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Delhi Sultanate – Literature, Art & Architecture

Evolution of Syncretic Culture

  • The interaction of the Turks with the Indians had its influence in architecture, fine arts and literature.


  • Arch, dome, vaults and use of lime cement, the striking Saracenic features, were introduced in India.
  • The use of marble, red, grey and yellow sandstones added grandeur to the buildings.
  • In the beginning the Sultans converted the existing buildings to suit their needs.
  • Qutb-uddin Aibak’s Quwwat-ul-Islam mosque situated adjacent to Qutb Minar in Delhi and the Adhai din ka Jhopra in Ajmer illustrate these examples.
  • A Hindu temple built over a Jain temple was modified into Quwwat-ul-Islam mosque.
  • Adhai din ka Jhopra was earlier a Jain monastery before being converted as a mosque.
  • With the arrival of artisans from West Asia the arch and dome began to show up with precision and perfection.
  • Gradually local artisans also acquired the skill.
  • The tomb of Balban was adorned with the first true arch and the Alai Darwaza built by Ala-ud-din Khalji as a gateway to the Quwwat-ul-Islam Mosque is adorned with the first true dome.
  • The palace fortress built by Ghiyasuddin Tughlaq and Muhammad bin Tughlaq in Tughlaqabad, their capital city in Delhi, is remarkable for creating an artificial lake around the fortress by blocking the river Yamuna.
  • The tomb of Ghiyasuddin Tughlaq introduced the system of sloping walls bearing the dome on a raised platform.
  • The buildings of Firuz Tughlaq, especially his pleasure resort, Hauz Khas, combined Indian and Saracenic features in alternate storeys, displaying a sense of integration.

Qutb Minar, originally a 72.5 metre tower when completed by Iltutmish, was increased to 74 metres by the repairs carried out by Firuz Shah Tughlaq. The Minar is facilitated by 379 steps and it is magnificent for the height, balconies projecting out marking the storeys, the gradual sloping of the tower and the angular flutings creating a ribbed effect around the tower.

Sculpture and Painting

  • Orthodox Islamic theology considered decorating the buildings with animal and human figures as un-Islamic.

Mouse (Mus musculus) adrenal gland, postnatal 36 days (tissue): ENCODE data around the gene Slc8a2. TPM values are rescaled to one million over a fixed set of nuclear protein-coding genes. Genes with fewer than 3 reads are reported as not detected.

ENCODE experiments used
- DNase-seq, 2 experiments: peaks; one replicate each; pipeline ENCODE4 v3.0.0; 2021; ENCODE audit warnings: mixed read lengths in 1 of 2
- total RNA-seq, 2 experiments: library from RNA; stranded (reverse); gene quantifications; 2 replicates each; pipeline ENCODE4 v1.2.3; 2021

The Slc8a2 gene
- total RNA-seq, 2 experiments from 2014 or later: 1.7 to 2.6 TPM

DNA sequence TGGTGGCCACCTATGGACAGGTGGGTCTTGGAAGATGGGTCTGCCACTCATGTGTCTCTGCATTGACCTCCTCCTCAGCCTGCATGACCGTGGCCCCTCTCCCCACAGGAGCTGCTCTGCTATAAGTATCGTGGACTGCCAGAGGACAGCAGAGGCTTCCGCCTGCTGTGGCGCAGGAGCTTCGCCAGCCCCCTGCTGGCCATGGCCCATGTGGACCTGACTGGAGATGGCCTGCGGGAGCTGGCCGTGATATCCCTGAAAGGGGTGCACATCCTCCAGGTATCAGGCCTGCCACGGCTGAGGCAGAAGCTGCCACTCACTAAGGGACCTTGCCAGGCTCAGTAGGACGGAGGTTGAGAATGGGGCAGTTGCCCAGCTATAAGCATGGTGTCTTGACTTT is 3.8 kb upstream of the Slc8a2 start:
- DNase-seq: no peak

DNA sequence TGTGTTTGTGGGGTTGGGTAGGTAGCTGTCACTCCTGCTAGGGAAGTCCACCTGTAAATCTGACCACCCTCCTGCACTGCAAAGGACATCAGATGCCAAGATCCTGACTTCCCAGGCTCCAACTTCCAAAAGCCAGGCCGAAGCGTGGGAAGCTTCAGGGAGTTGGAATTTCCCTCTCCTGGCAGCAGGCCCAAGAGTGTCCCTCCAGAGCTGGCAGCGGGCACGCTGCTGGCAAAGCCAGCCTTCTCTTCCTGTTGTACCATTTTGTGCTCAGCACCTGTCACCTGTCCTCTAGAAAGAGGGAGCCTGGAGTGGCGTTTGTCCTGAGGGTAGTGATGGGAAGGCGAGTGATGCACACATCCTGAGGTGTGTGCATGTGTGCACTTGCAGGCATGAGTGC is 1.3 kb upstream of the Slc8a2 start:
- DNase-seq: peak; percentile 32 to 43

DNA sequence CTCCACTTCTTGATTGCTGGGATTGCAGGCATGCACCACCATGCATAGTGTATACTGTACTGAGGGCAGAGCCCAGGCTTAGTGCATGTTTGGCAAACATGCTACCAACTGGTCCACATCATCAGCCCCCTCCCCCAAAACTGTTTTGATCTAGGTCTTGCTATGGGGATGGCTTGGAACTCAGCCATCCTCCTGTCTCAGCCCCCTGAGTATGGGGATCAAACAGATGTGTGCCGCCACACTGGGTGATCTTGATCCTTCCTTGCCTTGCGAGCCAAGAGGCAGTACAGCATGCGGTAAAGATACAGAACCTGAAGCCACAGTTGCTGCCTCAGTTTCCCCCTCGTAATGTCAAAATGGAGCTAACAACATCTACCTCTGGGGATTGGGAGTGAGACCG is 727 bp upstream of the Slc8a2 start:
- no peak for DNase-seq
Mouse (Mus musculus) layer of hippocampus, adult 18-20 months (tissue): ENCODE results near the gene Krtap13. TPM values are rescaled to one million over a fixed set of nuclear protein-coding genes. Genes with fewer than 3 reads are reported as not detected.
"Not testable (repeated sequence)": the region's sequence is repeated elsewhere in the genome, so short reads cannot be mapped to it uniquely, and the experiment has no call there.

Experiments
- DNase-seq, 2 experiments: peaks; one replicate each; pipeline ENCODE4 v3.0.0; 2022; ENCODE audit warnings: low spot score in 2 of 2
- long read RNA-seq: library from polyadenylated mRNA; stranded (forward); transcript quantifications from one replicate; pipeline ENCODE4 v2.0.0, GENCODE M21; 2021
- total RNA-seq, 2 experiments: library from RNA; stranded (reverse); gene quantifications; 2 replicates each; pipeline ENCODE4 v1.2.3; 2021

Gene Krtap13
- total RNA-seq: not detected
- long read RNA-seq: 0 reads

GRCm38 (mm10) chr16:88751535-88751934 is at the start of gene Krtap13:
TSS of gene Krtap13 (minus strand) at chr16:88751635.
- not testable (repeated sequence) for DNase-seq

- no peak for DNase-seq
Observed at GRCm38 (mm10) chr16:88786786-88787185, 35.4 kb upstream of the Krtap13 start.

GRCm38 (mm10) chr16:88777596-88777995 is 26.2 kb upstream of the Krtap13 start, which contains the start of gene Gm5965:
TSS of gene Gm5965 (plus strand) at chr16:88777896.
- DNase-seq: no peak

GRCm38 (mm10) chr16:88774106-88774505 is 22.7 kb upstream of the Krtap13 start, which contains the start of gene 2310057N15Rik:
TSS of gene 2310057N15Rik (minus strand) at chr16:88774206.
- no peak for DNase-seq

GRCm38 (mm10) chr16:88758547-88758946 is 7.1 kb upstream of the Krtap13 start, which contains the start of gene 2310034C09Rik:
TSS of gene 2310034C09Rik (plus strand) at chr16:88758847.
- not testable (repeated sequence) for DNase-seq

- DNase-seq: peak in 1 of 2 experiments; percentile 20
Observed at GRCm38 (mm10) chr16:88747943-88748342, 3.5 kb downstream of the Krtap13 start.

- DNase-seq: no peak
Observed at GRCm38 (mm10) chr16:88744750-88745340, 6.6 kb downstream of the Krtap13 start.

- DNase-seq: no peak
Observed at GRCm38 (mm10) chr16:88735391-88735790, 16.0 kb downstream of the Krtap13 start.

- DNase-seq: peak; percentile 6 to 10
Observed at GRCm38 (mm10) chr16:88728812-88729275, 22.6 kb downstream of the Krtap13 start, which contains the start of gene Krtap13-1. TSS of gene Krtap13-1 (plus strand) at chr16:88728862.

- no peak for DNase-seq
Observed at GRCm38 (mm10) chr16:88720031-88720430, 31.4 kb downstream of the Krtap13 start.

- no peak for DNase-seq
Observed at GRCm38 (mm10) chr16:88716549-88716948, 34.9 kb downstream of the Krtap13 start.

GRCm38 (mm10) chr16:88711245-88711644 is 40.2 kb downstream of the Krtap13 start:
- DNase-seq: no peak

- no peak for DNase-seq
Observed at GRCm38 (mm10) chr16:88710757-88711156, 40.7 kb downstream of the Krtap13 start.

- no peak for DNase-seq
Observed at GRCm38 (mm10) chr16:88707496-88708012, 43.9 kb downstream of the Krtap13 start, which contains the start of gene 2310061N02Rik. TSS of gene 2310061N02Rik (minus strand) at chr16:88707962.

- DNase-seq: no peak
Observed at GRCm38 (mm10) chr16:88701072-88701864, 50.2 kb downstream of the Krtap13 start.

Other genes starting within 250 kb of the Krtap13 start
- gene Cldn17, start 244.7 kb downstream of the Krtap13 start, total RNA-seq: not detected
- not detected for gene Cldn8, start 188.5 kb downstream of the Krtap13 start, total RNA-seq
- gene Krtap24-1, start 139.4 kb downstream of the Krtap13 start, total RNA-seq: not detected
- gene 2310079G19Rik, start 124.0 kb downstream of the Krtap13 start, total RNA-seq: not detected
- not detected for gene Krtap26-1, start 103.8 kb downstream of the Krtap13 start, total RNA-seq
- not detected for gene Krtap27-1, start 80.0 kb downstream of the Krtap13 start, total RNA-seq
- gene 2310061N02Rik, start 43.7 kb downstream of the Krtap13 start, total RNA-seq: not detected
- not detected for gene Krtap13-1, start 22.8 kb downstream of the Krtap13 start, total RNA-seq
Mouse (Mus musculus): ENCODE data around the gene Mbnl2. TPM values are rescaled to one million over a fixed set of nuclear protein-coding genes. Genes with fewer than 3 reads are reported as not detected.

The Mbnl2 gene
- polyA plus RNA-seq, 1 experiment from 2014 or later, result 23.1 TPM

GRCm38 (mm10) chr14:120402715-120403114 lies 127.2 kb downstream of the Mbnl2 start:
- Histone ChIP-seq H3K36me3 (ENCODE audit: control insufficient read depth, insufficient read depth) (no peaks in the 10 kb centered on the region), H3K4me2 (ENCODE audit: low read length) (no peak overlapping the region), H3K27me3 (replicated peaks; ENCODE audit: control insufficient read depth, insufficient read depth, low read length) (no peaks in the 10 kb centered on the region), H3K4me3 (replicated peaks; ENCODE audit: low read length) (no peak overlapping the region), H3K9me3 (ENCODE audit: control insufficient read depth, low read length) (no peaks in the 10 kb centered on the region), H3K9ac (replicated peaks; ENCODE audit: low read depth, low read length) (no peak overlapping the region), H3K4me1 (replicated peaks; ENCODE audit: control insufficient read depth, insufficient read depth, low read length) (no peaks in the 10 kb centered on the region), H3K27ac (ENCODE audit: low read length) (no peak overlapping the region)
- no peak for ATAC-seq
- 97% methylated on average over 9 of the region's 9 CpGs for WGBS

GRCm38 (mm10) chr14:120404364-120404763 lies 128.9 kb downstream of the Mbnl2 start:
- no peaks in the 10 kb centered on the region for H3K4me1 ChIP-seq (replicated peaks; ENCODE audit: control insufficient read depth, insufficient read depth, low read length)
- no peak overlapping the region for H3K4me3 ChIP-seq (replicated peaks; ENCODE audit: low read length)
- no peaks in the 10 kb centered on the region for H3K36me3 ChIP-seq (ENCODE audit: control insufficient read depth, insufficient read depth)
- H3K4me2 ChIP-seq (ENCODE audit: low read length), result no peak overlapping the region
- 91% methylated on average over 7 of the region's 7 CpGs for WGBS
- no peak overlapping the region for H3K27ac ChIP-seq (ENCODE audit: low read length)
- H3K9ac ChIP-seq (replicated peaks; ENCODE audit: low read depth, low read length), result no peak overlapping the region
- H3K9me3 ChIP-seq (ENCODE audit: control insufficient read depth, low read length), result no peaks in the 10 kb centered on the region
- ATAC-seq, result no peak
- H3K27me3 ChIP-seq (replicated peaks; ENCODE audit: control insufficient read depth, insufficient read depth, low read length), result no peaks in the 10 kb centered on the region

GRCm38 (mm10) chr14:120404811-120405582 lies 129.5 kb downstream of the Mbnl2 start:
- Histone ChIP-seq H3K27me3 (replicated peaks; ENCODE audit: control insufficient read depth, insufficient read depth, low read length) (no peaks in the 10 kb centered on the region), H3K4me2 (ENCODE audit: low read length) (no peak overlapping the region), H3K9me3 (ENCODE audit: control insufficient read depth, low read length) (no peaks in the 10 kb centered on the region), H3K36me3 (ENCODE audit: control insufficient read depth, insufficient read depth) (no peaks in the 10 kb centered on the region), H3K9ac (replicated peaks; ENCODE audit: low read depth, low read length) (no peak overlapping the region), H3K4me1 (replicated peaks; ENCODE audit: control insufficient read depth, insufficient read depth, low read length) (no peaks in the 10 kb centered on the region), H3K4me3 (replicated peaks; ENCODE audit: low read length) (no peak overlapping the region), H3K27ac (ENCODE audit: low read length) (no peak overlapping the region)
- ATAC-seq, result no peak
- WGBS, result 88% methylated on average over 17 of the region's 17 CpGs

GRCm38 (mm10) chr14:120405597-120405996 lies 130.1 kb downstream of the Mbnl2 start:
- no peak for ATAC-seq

• Hence the plastic exuberance of well-carved images found in the pre-Islamic buildings was replaced by floral and geometrical designs.
  • Arabesque, the art of decorating the building with Quranic verses inscribed with calligraphy, emerged to provide splendour to the building.

Music and Dance

  • Music was an area where the syncretic tendencies were clearly visible.
  • Muslims brought their musical instruments like Rabab and Sarangi.
  • Amir Khusrau proclaimed that Indian music had a pre-eminence over all the other music of the world.
  • The Sufi practice of Sama, recitation of love poetry to the accompaniment of music, was instrumental in promotion of music.
  • Pir Bhodan, a Sufi saint, was considered a great musician of the age.
  • Royal patronage for the growth of music was also forthcoming.
  • Firuz Tughlaq evinced interest in music leading to synchronisation by translating an Indian Sanskrit musical work Rag Darpan into Persian.
  • Dancing also received an impetus in the official court.
  • Ziaud-din Barani lists the names of Nusrat Khatun and Mihr Afroz as musician and dancer respectively in the court of Jalaluddin Khalji.


  • Amir Khusrau emerged as a major figure of Persian prose and poetry.
  • Amir Khusrau felt elated to call himself an Indian in his Nu Siphr (‘Nine Skies’).
  • In this work, he praises India’s climate, its languages – notably Sanskrit – its arts, its music, its people, even its animals.
  • The Islamic Sufi saints made a deep literary impact.
  • The Fawai’d-ul-Fawad, a work containing the conversations of Sufi Saint Nizam-ud-din Auliya was compiled by Amir Hassan.
  • A strong school of historical writing emerged with the writings of Zia-ud-din Barani, Shams-ud-din Siraj Afif and Abdul Malik Isami.
  • Zia-ud-din Barani, emerged as a master of Persian prose.
  • Abdul Malik Isami, in his poetic composition of Futuh-us-Salatin, records the history of Muslim rule from Ghaznavid period to Muhammad bin Tughlaq’s reign.
  • Persian literature was enriched by the translation of Sanskrit works.
  • Persian dictionaries with appropriate Hindawi words for Persian words were composed, the most important being Farhang-i-Qawas by Fakhrud-din Qawwas and Miftah-ul-Fuazala by Muhammad Shadiabadi.
  • Tuti Namah, the Book of Parrots, is a collection of Sanskrit stories translated into Persian by Zia Nakshabi.
  • Mahabharata and Rajatarangini were also translated into Persian.
  • Delhi Sultanate did not hamper the progress of Sanskrit Literature.
  • Sanskrit continued to be the language of high intellectual thought.
  • The Sanskrit schools and academies established in different parts of the empire continued to flourish.
  • The classical Sanskrit inscription (Palam Baoli) of 1276 in Delhi claims that due to the benign rule of Sultan Balban god Vishnu sleeps in peace in the ocean of milk without any worries.
  • The influence of Arabic and Persian on Sanskrit literature was felt in the form of translations.
  • Shrivara in his Sanskrit work Kathakautuka included the story of Yusuf and Zulaika as a Sanskrit love lyric.
  • Bhattavatara took Firdausi’s Shah Namah as a model for composing Zainavilas, a history of the rulers of Kashmir.

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